6. I want to go zero waste but I don't want to give up my hobbies that produce some waste.

 

A. Remember, any waste reduction is a success! If zero waste living is causing you to be miserable then be patient with yourself. Eventually, you will find less wasteful alternatives to the hobbies you enjoy. For instance, if you paint, maybe learn how to make natural, homemade paints or look at new mediums.  

7. How do I sell my friends and family on accepting my lifestyle?

 

A. Confidence. Plain and simple. I have found, in my case, that when I approach people who are just now learning about my life style with enthusiasm and confidence they mirror that. Of course, you will not change how your friends and family treat you in a day. It will take repetitive reminding and patience. Don't be rude. You will probably still get plates of food wrapped in plastic from your parents and still get gifts packaged in plastic and wrapped in paper and that's ok. Eventually, they will start to change how they approach these things for you and maybe even change a little bit of their life styles too.

8. Where do you get the bulk of your zero waste items? 

 

A. I consider myself extremely luck to have more than one grocery store that has bulk options near me. I patron a store called Hy Vee and Sprouts for most of my dry goods. For my produce, I either grow it myself or get it from local farmer's markets where food comes package free always. I am also able to get things like soap and bread from the farmer's market package free as well. 

9. I live a busy lifestyle and eat out often and don't cook much at home. Is there a way I can still be zero waste?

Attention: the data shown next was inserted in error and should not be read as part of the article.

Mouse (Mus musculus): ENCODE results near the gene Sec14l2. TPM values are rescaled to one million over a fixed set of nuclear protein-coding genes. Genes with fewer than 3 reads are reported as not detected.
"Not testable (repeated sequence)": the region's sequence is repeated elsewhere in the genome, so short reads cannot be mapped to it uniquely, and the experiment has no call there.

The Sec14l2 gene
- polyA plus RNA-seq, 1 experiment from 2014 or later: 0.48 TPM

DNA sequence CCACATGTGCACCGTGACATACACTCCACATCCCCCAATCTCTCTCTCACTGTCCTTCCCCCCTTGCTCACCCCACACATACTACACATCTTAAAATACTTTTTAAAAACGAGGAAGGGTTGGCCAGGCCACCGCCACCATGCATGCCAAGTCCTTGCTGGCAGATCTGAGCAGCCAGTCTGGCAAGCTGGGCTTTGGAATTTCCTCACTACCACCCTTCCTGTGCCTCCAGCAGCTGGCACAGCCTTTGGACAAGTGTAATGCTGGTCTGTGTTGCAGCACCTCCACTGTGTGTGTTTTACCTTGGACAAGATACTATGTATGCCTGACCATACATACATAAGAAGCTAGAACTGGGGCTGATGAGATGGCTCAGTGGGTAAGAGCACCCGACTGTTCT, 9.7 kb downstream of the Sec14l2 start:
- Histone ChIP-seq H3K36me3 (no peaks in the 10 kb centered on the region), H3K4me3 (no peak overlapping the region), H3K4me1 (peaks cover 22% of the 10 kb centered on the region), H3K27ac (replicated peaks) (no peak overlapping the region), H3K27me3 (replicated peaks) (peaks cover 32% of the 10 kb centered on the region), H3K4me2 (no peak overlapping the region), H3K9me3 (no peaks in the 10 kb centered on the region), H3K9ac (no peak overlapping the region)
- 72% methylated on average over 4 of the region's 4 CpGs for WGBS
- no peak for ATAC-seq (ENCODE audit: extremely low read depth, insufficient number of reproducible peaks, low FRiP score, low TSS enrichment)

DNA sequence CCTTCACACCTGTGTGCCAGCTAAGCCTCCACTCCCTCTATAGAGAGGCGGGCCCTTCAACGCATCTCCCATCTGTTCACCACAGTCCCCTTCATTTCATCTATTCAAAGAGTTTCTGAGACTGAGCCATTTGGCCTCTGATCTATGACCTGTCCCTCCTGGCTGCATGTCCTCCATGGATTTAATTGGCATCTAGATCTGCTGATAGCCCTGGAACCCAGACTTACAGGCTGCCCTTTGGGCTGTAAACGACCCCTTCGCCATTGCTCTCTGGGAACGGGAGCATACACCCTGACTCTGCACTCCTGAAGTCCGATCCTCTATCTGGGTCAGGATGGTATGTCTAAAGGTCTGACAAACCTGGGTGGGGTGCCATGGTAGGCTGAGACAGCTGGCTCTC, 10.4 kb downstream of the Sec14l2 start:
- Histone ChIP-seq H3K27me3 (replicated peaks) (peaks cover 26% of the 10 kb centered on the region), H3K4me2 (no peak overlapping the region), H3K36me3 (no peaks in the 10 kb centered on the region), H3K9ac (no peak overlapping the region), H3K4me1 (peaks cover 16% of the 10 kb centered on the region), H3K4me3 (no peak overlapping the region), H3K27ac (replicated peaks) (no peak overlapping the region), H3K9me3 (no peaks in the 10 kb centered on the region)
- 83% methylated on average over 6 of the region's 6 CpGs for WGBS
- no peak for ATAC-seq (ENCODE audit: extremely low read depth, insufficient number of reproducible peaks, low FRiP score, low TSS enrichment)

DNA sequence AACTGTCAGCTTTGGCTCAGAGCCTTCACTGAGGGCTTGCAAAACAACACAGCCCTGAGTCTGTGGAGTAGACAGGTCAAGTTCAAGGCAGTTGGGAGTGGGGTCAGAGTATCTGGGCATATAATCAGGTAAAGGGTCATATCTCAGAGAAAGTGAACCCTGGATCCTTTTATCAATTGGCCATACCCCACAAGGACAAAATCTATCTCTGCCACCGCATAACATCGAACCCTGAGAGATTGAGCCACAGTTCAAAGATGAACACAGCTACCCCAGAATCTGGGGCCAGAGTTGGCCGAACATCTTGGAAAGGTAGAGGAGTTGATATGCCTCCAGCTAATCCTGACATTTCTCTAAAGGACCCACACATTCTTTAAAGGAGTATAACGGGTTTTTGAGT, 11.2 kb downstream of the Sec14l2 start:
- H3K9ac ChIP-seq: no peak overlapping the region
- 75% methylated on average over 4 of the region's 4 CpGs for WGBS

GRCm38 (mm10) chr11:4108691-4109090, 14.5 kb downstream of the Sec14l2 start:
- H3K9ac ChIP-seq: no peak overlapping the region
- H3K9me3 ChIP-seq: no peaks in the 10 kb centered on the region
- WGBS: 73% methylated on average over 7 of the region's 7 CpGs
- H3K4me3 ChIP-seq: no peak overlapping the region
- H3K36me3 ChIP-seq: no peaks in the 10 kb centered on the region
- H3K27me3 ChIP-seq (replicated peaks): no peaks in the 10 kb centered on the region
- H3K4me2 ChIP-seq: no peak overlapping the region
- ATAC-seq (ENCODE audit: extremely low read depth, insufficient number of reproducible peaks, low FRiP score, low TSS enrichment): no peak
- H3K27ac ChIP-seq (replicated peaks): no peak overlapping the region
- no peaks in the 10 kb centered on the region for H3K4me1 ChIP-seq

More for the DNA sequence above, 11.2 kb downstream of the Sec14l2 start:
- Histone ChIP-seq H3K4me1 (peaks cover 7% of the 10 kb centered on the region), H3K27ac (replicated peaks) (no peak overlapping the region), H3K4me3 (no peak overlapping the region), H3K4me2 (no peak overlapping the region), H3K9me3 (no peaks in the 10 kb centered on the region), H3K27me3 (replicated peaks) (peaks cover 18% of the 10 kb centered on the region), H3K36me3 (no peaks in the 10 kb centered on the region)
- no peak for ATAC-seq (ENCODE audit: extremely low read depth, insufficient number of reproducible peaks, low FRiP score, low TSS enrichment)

A. Yes. My family eats out quite often due to our busy lifestyle. We choose local restaurants that support locally raised food. To avoid waste, we bring our reusable utensils and napkins to avoid any disposables as well as our stainless steel containers so that we can bring home any leftovers without needing to use a styrofoam one. There are even a few restaurants near us that will put our takeout orders in our reusable containers as well.

But don't think that just because you are busy that means that all of your meals must be take out. There are several easy, zero waste options for your to take on the go. Such as: bananas, apples and peanut butter, sandwiches, veggies and hummus, smoothies, trail mix, popcorn, salads, etc. With a little preparation, you can make ahead many zero waste meals for the week so that you can better utilize your time spending with your family rather than cooking. 

10. Where can I buy toilet paper wrapped in paper online?

 

A. It can be difficult in some locations to find toilet paper packaged in just paper and no plastic. There is only a couple of places I have been able to find it in stores in Kansas City. You can purchase it in paper only online, one place in particular is Amazon. The brand Marcal is made from recycled material and will come plastic free if you buy the larger amount - which saves you money anyway. The link is below. Also, wait and purchase when the price is lower  - I usually buy this for around $29.

Buy Toilet Paper Here